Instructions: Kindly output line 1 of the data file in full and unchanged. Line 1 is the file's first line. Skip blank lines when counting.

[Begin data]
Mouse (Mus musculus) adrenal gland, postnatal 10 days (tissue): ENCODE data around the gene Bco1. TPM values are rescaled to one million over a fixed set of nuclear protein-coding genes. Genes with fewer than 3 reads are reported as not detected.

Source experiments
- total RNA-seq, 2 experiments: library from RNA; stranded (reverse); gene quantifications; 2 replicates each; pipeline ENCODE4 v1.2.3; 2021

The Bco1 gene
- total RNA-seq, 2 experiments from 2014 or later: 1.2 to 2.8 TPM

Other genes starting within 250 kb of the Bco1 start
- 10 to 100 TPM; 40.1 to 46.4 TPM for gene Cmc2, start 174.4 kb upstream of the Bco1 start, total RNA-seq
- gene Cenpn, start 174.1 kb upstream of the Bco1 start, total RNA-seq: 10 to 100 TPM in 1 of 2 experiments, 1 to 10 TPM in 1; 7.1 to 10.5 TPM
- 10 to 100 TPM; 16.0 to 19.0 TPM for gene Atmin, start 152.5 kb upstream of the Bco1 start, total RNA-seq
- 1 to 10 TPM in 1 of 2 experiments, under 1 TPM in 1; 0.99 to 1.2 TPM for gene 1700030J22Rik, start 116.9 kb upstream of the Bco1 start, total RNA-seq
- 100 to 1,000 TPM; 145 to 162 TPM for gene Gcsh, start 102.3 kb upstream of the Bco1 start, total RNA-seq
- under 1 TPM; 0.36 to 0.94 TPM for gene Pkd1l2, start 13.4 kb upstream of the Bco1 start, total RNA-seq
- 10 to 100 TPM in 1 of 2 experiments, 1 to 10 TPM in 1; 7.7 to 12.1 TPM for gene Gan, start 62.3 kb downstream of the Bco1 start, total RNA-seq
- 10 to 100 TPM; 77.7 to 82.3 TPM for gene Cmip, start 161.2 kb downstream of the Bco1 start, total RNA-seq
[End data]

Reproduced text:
Mouse (Mus musculus) adrenal gland, postnatal 10 days (tissue): ENCODE data around the gene Bco1. TPM values are rescaled to one million over a fixed set of nuclear protein-coding genes. Genes with fewer than 3 reads are reported as not detected.